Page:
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  • Posted On:
    October 23, 2017
    In the spring of 2007, I was traveling through parts of Ontario with a colleague as I was working on my ‘Georgian Bay’ book. We had been exploring the shoreline rocks in Killbear Provincial Park for a few hours before sunset. We continued for some time after the sun dipped below the horizon until I decided that I would walk the trail back to the parking lot while my friend chose to take a few more photographs. Another half hour passed and still no sign of my friend; by this time, the sky was very dark. While waiting and walking the parking lot, I noticed that the trees at the edge of the forest near my car produced interesting patterns of branches across the dark blue sky. I set up my camera once more and composed a couple of images, one in which I opened the shutter for 3 minutes and a second in which I left the shutter open for 15 minutes. My friend finally showed up after about an hour and we left to prepare dinner at our campsite.


    I had totally forgotten about these two images until a few years later as I happened to be browsing through my many hard drives of unprocessed images. I estimate that about two thirds of my images have yet to be processed. I came across the two images of the branching patterns and, upon enlarging the images to 100% to check both the sharpness and noise, I noticed a number of bright light streaks across the images. What I had unknowingly witnessed that evening of May 12, 2007 was the Eta Aquarid meteor shower. This was truly an unexpected find! On one image I captured 8 short streaks while on the second image I captured 11 obvious light streaks. One of these streaks, at the far left bottom corner of the image, is a little harder to see but it's there!


    The Eta Aquarid meteor shower is the result of Earth passing through the orbital path of Haley’s Comet. At this time every year – late April and May - bits and pieces of the comet’s dust crash into the Earth’s atmosphere at about 240,000 kilometers per hour where about half of these rapidly moving meteors (shooting stars) leave ionized gas trails that glow for a few minutes following the passing of each meteor. Typically, you might see anywhere from 20 to 40 meteors per hour streak across the dark sky in more southerly latitudes and about 10 meteors or more per hour in more northern latitudes. The Eta Aquarid meteor shower produces no sharp peak of activity and it can usually best be observed for a one week period around May 6. The best time to look for the Eta Aquarid meteor shower is in the few hours before dawn. Meteors come in spurts so lulls of little or no activity is also part of the experience so you need to observe them for at least a good hour. It takes about 20 minutes for our eyes to completely adjust to darkness. The Earth crosses the orbital path of Halley’s comet a second time in late October giving rise to the Orionid meteor shower that peaks on or near October 21.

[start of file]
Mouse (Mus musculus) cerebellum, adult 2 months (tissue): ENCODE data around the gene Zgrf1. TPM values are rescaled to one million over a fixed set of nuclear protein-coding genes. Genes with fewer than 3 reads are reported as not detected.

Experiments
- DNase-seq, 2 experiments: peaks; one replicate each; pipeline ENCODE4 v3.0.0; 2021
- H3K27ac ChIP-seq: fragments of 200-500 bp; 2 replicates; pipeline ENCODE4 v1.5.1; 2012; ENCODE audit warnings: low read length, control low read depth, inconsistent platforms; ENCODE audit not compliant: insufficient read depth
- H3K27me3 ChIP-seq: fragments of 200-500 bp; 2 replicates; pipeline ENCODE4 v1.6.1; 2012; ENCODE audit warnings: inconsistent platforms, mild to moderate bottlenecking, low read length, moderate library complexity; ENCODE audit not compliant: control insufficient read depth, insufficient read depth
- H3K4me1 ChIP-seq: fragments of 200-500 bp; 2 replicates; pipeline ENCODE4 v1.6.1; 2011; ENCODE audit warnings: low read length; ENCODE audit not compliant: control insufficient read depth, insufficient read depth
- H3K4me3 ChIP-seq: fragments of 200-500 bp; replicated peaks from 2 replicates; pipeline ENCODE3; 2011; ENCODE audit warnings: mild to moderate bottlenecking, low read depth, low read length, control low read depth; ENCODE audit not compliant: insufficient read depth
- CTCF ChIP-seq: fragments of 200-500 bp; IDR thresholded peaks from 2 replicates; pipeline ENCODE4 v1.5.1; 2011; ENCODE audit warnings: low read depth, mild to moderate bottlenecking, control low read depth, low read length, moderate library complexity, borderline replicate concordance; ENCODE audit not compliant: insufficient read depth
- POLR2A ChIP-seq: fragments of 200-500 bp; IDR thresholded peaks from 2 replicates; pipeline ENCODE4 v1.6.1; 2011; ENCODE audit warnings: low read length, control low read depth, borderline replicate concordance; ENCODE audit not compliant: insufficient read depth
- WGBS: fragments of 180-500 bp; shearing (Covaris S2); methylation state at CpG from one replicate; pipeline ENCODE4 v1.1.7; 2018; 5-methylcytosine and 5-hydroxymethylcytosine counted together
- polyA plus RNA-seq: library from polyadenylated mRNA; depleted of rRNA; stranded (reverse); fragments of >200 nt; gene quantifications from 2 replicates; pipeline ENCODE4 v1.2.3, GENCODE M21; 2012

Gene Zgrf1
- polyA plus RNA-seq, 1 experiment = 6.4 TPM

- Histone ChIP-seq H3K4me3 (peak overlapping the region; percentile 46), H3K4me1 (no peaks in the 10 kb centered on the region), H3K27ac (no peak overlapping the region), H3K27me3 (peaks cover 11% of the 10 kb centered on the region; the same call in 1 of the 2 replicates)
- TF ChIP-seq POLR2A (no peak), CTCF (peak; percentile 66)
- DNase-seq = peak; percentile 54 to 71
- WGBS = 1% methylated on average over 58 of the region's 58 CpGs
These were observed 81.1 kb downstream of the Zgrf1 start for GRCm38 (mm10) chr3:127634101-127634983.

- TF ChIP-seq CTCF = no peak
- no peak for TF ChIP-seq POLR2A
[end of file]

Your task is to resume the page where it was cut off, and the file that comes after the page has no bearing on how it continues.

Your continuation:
Posted In:This And That
  • Posted On:
    February 9, 2017
    The 10th Anniversary (Winter 2017) issue of Outdoor Photography Canada Magazine is now at the newsstands. Congratulations to editor Roy Ramsay and the staff at OPC! Ten years ago, I began writing and illustrating a feature called 'Discovering Canada' in each issue of the magazine. With this 40th issue, I explore the northwestern region of Ontario, the Lake of the Woods area in and around Kenora that borders the eastern side of Manitoba. Each issue of the magazine features interesting and topical articles by some of Canada's finest nature and outdoor photographers ... and the images aren't too shabby either! In every issue, editor Roy Ramsay runs a profile with an interview and portfolio of images from either an aspiring or seasoned photographer. And there is much, much more too! I invite you to have a look and join us!
    Posted In:This And That
  • Posted On:
    November 4, 2015
    F8 and be there! It pays to be ready. Most importantly though, you have to be there! You need to make the effort. I left Winnipeg with my friend Dave Benson on a wet and soggy early morning around 4:30 AM and arrived in Kenora just before sunrise. It rained for most of the two-hour drive. It looked as if the sky would clear just in time for sunrise at Middle Lake and, in fact it did, but it only lasted a few minutes, just enough to create a few images. Had I listened only to the current weather forecast or not made the trip out to Kenora, the top image would have remained unexposed. The sky remained fairly cloudy for the rest of the day but I did return later at sunset to capture the bottom image. I used neutral graduated filters to better balance the extreme contrast of light. F8 and be there!
  • Posted On:
    October 28, 2015
    I came across this quiet, intimate view of lily pads floating in Middle Lake, Kenora after spending a few moments capturing a brief but dramatic sunrise. I had driven to Kenora with my friend Dave Benson to pick up a series of fine art prints from a show that had been hanging at Elizabeth Campbell Books for a couple of months. From the high vantage point of a rocky ledge, I isolated the lily pads with my 70-200mm lens fitted with a polarizing filter. While the 'big landscape' is often captivating, I am more often than not attracted to the more personal and interpretive intimate view.
  • Posted On:
    October 28, 2015
    While in Kenora last August to do a book signing for my Ontario book (Turnstone Press) at Elizabeth Campbell Books, I spent a few hours in the early part of the morning exploring the area. Driving along the TransCanada Highway, the sun peeked through the clouds long enough to create these long, dramatic shadows of evergreen trees.
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